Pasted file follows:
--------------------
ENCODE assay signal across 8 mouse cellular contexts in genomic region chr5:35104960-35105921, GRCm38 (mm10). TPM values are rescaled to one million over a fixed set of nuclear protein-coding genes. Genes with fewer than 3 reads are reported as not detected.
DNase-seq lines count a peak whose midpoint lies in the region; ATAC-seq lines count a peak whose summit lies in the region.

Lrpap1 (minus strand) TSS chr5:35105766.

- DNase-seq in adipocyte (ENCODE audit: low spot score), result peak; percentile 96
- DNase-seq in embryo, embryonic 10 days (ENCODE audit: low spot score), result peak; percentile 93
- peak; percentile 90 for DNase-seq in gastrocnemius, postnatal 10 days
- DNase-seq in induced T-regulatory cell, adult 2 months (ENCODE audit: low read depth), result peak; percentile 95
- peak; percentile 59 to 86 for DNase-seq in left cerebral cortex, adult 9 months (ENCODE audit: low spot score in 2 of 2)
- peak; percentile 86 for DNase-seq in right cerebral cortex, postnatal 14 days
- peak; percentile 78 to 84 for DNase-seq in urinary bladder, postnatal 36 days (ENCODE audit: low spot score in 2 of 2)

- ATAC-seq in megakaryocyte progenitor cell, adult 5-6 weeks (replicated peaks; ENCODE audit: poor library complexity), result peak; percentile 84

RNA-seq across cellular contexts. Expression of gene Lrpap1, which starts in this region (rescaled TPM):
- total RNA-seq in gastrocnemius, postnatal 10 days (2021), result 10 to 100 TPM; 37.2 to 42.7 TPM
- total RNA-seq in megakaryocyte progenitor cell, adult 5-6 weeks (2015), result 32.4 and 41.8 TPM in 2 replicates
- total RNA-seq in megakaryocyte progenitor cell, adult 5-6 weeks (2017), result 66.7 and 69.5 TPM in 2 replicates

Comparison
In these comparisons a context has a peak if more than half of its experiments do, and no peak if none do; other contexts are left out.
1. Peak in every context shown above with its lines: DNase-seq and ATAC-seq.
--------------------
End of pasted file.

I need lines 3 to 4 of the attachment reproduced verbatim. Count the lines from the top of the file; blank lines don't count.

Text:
Lrpap1 (minus strand) TSS chr5:35105766.

- DNase-seq in adipocyte (ENCODE audit: low spot score), result peak; percentile 96